The Department of Defense successfully tested its new hypersonic glide body in a joint effort between the U.S. Navy and Army, the department announced in a statement on Thursday.
At the time of the test, the Missile Defense Agency (MDA) monitored and gathered data from the flight that will inform and impact the further development of the common hypersonic glide body (C-HGB), which flew at hypersonic speed to a designated impact point, according to the statement. The role the C-HGB could play is defense against adversary hypersonic weapons.
The U.S. Navy released a short video displaying the launch of the C-HGB. Watch it below:
”This test builds on the success we had with Flight Experiment 1 in October 2017, in which our C-HGB achieved sustained hypersonic glide at our target distances,” said Vice Adm. Johnny R. Wolfe, Director, Navy’s Strategic Systems Programs, which is the lead designer for the C-HGB.
”In this test we put additional stresses on the system and it was able to handle them all, due to the phenomenal expertise of our top notch team of individuals from across government, industry and academia. Today we validated our design and are now ready to move to the next phase towards fielding a hypersonic strike capability,” Wolfe added.
With the capability to fly at speeds greater than five times the speed of sound (Mach 5), hypersonic weapons are also highly maneuverable and can operate at different altitudes, the statement added. This gives warfighters the ability to strike hundreds and even thousands of miles away in a matter of minutes.
Developing hypersonic weapons is one of the Defense Department’s highest priorities.
”This test was a critical step in rapidly delivering operational hypersonic capabilities to our warfighters in support of the National Defense Strategy,” said U.S. Army LTG L. Neil Thurgood, Director of Hypersonics, Directed Energy, Space and Rapid Acquisition, whose office is leading the Army’s Long Range Hypersonic Weapon program and joint C-HGB production.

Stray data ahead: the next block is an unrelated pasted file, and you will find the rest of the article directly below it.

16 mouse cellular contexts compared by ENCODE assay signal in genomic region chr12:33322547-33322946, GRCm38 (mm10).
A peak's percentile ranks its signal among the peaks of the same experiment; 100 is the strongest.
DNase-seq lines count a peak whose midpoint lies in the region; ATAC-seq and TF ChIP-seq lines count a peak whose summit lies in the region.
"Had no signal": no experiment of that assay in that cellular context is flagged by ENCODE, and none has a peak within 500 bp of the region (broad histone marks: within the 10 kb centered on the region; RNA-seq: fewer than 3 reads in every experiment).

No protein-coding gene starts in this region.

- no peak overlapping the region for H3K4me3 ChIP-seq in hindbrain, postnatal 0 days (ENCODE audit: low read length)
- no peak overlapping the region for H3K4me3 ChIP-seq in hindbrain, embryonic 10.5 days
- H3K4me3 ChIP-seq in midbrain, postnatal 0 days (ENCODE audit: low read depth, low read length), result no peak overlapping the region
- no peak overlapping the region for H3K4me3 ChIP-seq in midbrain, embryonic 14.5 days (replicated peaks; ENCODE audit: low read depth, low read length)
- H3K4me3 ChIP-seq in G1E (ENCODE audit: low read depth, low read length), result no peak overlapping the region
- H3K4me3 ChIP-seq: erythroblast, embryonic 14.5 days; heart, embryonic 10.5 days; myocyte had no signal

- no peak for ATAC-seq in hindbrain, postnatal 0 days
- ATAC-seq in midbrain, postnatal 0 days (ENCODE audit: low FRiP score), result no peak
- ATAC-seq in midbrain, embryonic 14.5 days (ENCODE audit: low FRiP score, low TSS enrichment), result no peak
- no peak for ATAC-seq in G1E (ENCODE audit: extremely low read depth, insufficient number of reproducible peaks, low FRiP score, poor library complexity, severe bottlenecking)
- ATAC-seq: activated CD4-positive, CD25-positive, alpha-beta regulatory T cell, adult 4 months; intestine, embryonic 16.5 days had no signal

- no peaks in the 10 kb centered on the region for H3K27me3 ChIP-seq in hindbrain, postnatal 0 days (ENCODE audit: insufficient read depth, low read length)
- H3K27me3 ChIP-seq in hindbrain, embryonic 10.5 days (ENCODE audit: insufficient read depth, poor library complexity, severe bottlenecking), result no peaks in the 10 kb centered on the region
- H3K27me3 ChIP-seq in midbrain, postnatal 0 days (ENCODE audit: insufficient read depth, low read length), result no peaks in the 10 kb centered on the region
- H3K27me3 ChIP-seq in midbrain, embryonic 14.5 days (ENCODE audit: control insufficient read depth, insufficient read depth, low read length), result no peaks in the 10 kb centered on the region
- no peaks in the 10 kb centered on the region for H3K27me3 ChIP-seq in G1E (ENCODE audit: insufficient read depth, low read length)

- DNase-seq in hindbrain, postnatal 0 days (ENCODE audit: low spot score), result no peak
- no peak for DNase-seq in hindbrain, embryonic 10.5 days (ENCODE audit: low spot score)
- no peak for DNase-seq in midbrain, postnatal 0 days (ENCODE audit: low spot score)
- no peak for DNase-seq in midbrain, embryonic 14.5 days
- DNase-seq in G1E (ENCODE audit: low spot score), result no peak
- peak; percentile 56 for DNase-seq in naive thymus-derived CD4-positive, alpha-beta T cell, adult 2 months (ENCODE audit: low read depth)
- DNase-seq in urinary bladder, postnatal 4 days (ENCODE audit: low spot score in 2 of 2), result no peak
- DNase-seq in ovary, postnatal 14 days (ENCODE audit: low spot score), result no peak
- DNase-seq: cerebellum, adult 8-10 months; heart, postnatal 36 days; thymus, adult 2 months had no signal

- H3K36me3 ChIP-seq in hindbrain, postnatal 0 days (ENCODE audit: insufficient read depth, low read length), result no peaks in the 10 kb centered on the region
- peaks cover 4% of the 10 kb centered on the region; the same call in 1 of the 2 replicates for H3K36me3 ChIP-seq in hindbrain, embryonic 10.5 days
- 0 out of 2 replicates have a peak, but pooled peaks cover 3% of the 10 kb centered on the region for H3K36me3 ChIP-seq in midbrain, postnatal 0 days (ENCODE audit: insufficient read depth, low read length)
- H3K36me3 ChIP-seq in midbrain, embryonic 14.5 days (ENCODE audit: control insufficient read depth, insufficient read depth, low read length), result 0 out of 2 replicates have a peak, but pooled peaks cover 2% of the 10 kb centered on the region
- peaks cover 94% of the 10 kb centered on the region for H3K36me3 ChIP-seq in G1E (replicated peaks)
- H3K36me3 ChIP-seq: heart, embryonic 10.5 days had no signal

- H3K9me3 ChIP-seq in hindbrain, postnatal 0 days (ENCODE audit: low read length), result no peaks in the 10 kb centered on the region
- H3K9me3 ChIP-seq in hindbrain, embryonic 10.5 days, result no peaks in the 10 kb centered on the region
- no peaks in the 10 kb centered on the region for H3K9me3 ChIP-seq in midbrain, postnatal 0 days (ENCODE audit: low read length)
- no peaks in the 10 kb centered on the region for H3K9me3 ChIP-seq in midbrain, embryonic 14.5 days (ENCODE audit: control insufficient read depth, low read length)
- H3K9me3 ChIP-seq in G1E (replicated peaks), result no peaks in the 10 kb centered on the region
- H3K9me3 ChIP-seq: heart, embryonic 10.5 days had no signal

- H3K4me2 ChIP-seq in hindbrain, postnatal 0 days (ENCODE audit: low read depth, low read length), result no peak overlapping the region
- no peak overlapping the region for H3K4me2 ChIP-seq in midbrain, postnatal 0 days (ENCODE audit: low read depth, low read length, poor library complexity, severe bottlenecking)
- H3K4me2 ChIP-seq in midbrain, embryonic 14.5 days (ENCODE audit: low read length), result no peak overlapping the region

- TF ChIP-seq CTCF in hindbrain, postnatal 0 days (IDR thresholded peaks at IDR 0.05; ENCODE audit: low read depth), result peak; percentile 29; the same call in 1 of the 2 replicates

“We successfully executed a mission consistent with how we can apply this capability in the future. The joint team did a tremendous job in executing this test, and we will continue to move aggressively to get prototypes to the field,” Thurgood added.
When the C-HBG is fully ready, it will comprise a conventional warhead, guidance system, cabling, and thermal protection shield, according to the Defense Department. The Navy and Army will be developing individual weapons systems tailored to be launched from land or for sea.
“Hypersonic systems deliver transformational warfighting capability,” said Mr. Mike White, Assistant Director, Hypersonics, OUSD Research and Engineering (Modernization). “The glide body tested today is now ready for transition to Army and Navy weapon system development efforts and is one of several applications of hypersonic technology underway across the Department. These capabilities help ensure that our warfighters will maintain the battlefield dominance necessary to deter, and if necessary, defeat any future adversary.”